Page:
Random Stuff – Cutting Rocks, Shepherd's Purse & Finishing the Big Giant Spoon

Just the usual monthly collection of stuff that didn’t make it into standalone videos.

Referenced in this episode:
Spring Nature Walk (on this channel): https://youtu.be/LX2iwfbwYuc
Michigan Rocks Channel: https://www.youtube.com/c/MichiganRocks
Lapping an urchin fossil by hand (on this channel): https://youtu.be/oWMpdShZx4A

18 Replies to “Random Stuff – Cutting Rocks, Shepherd's Purse & Finishing the Big Giant Spoon”

  1. What I find really remarkable about beaches like that is the variety, which have obvious come from different places and different depth layers.

  2. Just love the look of that spoon. For me nothing beats any gift that's homemade and wooden items to me they are the best gifts. Stay safe everyone and especially @Atomic Shrimp

  3. The rocks were fun! The plant you pointed out grow wild here in the US and I know them as spice plants. I used to love to snack on them while foraging and added them to salads and many dishes for nutrition and flavor. Sorry that your project didn't work out. I wonder if you could make a mustard paste out of the seeds?

  4. I love all the safety comments after a crafting session with tools! It’s almost like you are a small boy πŸ˜‚

  5. I wonder what you could do with "kvanne" (Angelica archangelica, wild celery (I think)), it was very popular long ago, and is still used in alcoholic things (some asinths par example, as they say in France). How would you use it?

  6. Hmmm … that spoon looks like an embryonic banjo to me. Not that I'm trying to sow a seed for a future project, you understand – dear me, no. πŸ™‚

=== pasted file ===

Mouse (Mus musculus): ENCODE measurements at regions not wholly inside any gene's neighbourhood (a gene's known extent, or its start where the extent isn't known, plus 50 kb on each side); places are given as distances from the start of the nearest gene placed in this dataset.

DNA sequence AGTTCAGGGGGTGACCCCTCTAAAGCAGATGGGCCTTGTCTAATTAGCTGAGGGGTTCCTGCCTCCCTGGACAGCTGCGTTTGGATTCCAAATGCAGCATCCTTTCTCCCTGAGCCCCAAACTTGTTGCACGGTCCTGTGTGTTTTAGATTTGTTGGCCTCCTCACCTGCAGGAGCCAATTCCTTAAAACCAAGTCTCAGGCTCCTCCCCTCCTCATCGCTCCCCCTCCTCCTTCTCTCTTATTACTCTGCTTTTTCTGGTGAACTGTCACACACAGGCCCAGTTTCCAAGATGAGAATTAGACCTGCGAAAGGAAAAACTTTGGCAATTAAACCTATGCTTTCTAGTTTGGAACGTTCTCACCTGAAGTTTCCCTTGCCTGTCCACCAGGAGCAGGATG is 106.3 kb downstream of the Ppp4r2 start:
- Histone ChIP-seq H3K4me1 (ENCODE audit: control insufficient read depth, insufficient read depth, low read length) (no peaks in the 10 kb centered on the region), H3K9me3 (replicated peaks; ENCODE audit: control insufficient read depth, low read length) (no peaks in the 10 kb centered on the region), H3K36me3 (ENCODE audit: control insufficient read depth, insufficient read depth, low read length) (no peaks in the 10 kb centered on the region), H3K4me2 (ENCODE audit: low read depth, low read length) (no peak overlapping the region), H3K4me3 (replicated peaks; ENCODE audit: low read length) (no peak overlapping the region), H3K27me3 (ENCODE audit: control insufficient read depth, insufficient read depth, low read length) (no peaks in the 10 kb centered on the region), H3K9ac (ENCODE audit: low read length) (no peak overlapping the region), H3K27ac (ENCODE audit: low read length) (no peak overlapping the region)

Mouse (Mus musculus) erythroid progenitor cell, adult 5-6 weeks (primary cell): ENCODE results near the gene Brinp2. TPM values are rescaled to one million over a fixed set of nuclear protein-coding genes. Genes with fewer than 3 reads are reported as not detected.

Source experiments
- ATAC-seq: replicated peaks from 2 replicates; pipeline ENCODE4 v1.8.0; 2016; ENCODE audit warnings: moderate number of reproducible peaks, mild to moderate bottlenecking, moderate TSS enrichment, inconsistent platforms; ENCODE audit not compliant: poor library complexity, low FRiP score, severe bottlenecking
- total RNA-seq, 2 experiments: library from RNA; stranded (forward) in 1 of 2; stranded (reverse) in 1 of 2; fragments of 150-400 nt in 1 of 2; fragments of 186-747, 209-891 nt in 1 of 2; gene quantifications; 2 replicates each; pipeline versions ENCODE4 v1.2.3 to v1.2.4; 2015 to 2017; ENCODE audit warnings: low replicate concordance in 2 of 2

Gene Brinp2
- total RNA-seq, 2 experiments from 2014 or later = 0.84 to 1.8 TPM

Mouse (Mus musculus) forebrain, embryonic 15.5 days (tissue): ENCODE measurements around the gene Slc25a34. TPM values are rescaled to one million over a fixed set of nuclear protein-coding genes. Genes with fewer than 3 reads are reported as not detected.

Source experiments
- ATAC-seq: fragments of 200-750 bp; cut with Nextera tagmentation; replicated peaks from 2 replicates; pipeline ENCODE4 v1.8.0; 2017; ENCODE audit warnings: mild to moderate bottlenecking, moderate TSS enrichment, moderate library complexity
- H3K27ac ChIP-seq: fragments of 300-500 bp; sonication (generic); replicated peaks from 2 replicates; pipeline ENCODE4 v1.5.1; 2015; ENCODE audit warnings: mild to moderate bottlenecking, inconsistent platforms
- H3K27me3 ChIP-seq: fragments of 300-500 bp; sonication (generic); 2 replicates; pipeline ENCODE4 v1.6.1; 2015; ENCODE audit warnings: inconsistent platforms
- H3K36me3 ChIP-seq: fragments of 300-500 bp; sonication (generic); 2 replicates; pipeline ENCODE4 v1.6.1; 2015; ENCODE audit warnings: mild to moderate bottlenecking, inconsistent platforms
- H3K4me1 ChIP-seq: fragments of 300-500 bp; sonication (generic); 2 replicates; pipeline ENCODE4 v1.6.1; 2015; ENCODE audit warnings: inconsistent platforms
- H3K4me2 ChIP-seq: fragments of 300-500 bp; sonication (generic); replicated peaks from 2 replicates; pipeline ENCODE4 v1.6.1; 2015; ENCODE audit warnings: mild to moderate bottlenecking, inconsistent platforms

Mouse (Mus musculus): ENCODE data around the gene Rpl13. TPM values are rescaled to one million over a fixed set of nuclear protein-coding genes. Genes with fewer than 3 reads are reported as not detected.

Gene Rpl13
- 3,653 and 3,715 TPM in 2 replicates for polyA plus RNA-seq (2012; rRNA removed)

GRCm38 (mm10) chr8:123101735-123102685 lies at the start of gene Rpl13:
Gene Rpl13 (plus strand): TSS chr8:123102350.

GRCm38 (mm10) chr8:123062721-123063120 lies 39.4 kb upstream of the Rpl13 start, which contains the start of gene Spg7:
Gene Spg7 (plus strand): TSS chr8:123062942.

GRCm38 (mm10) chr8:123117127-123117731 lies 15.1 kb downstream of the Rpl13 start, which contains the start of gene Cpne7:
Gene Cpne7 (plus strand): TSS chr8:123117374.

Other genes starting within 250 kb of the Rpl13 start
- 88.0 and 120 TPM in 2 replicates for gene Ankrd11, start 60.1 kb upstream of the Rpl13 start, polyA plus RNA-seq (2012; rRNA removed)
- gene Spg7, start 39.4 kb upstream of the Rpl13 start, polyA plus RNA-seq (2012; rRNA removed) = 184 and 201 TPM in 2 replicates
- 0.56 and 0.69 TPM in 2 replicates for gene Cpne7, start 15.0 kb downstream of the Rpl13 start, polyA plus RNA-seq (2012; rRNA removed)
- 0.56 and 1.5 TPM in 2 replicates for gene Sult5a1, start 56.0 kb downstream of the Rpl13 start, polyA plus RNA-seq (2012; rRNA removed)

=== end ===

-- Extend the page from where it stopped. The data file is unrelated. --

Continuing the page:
7. Reminds me a bit of some of the round pebbly beaches of Lake Superior in the US.

    Only been on the Minnesota side though in the past 30 years, but will be visiting the Michigan side later this year.

  8. In Australia we have a tree, the Banksia, who's seeds need a fire to pop open and then fall to the ground, or are already on the ground but won't open till they have been through a fire…. hence bushfires actually help these to grow. The original people who live here did controlled burns,.

  9. You talking about seed germination strategies reminded me of the first time I tried to grow tomatoes from seeds collected from a supermarket tomato. I had grown tomatoes before from a purchased packet of dry seeds, and these had always worked well. But with the freshly harvested seeds? I tried several types of tomato, and all of them failed – no germination at all, even after months in damp compost.
    So then I went looking in some literature to find out what I was doing wrong. It turns out that tomatoes have a compound present in their juice which inhibits germination of the seeds, and so they won't germinate at all unless this is all gone. One way of removing this is to eat the tomatoes – our digestion destroys it but the seeds pass through us intact, which is why tomato plants can often be found growing near sewage outflow pipes, or on railway lines in parts of the country where train toilets still empty directly onto the tracks.

    But I discovered a better and easier way: Collect the seeds in a sieve and rinse most of the pulp and juice off. Then spread them onto a piece of kitchen roll or tissue paper and fold it over to trap them. Let this dry out completely – either on a sunny windowsill, or in a food dehydrator, or in a sealed jam jar with some calcium chloride crystals in the bottom. The drying process seems to destroy the germination inhibitor compound completely. There is no need to separate the seeds from the paper either – just rip it into pieces and poke the bits with seeds stuck to them into a pot of damp compost and they will germinate in a week, or two weeks at the most. This method has worked every time – and tomato plants grow FAST!

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